Here's an image much circulated on the internet:
It comes from the Brave & the Bold #64 (March, 1966), drawn by Win Mortimer and written by longtime B&B scribe Bob Haney. "Batman versus Eclipso" is a free-flowing and frenetic tale, as Haney's could often be, a 12-cent epic of adventure, romance, sin and silliness with more twists than a neurotic pretzel on a bad-hair day.
I'm a big fan of Haney. As the image suggests, his Batman is like no other. In context, bratty rich-chick Marcia Monroe is out one night making a very public spectacle of herself, apparently inebriated and tottering across a catwalk on a suspension bridge high above a river while police risk their lives to try to save her. The Batman appears, disapproves and her antics and administers a much-needed corrective to the wealthy and wayward playgirl. She, of course, falls madly in love and after a whirlwind romance, the two are soon engaged. Marcia and the Batman, that is; while he's prepared to make a wife of her, he never reveals his dual identity. She eventually breaks his heart--sends a him a "Dear John" and skips town for Euro-Parts-Unknown. "I guess the 'cure' didn't take," he laments, and with a forlorn look and perhaps a mental note about the need for a more severe disciplinary regimen with future potential mates, he returns to his life of crimefighting.
Years go by and the Batman, patrolling the docks one night, finds a dishy dame about to be dusted by a well-dressed gangster using a bow! As surreal as that seems, the Caped Crusader then manages to lasso the arrow in mid-flight! And the assassin's target turns out to be none other than Marcia herself.
"But," asks the Batman, "why was that bow buzzard trying to ventilate your beautiful torso?" Marcia's story is that Cyclops, a powerful crime syndicate, is out to get her because her latest fiancee filched the priceless Cat Emerald. The no-goodniks have already blown the boyfriend to oblivion but his dying wish is that Marcia return the emerald to the museum from which he stole it to make up for what he'd done. She tasks the Batman with the job and he goes along.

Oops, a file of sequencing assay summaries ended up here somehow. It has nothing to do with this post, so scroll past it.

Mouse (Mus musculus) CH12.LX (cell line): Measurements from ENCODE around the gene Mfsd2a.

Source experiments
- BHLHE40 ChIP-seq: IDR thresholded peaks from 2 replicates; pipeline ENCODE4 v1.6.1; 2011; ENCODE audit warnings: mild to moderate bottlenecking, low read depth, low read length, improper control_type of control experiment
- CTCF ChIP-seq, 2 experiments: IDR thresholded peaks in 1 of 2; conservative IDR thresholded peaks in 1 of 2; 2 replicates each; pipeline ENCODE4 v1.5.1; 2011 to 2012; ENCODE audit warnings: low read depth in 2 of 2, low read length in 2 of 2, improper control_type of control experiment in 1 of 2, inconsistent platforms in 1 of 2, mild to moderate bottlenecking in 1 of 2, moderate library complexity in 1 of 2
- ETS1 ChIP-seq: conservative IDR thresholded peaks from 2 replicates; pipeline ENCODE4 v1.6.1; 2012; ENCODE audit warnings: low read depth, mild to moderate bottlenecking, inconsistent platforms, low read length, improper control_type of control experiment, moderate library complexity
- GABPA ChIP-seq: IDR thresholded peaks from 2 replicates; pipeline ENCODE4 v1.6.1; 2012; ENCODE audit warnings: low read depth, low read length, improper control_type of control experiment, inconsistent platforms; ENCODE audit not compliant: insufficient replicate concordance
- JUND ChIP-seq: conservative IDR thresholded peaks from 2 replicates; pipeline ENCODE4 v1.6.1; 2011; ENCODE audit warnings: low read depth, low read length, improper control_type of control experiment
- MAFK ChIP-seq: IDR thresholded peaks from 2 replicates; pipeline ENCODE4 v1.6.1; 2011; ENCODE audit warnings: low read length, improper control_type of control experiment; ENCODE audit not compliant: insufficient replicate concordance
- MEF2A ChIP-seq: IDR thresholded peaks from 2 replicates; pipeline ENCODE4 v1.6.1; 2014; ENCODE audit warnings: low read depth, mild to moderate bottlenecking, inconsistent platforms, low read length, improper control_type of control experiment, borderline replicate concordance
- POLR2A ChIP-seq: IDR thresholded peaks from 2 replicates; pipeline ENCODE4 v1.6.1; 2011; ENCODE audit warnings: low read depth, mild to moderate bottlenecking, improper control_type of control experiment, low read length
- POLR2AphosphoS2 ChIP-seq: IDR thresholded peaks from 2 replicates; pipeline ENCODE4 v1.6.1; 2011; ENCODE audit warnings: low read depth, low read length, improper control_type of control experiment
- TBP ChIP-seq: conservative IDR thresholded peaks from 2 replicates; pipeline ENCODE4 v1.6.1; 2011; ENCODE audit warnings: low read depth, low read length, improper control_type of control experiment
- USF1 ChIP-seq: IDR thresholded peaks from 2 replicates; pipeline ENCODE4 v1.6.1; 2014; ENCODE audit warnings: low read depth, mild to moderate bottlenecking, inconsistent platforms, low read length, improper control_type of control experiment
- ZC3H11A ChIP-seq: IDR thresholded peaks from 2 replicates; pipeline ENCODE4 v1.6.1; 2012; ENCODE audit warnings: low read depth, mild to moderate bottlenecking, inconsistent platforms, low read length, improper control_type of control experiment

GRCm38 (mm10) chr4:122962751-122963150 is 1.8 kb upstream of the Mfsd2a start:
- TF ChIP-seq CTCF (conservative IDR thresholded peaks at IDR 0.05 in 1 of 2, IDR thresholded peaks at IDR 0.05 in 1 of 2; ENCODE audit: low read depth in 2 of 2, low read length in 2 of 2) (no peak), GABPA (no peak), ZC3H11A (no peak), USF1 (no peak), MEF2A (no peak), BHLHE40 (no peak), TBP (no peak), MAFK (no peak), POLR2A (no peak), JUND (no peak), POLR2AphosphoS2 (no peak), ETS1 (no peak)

...which, of course, results in his being framed for having stolen it in the first place.
An indication of how much plot Haney could stuff into a book: everything I've just described only gets us to page 8.
Heartbroken at the apparent betrayal, the Batman is arrested and from his jail cell, he gets on the trail of the Queen Bee, girl boss of the Hive, a crime syndicate moving into town. He learns she's arranged his capture in order to get him out of the way for some big operation.
Allying herself with Eclipso, the Queen Bee launches a crimewave. The Batman escapes and pursues the beautiful bug but ends up waylaid by knock-out gas and, dumped in the river for dead, fired upon by some of Gotham's finest, who think they've killed him.
At the Hive, a hooded fellow turns up and announces he's a representative of Cyclops and is taking over their operation. Eclipso is unimpressed and sets out to kill the fellow, who, it's quickly revealed, is the Batman in disguise. The Queen Bee rescues him and confesses the obvious, that she's really Marcia. But now, her story is that her father had gotten mixed up with Cyclops and she's only doing her Queen Bee schtick for the org to save the old boy from their assassins. She aids the Batman in his escape, a complicated piece of business down the side of a building while pursued by flying bee drones with jet-packs and Eclipso on a window-washing rig.
In the end, the Batman is cleared and both Eclipso and "Queen Bee' Marcia disappear. "Some day, she'll have to pay for her crimes," says the Batman. "And when that day comes, she'll need all my help! Until then -- farewell, honey." And yeah, I laughed at the line.
All of it began with that spanking...
Earlier this year, I started a Facebook group to celebrate Bob Haney's work. If, dear reader, it interests you, "Haneyverse: The Brave & Bold Worlds of Bob Haney" is here--come by and join in.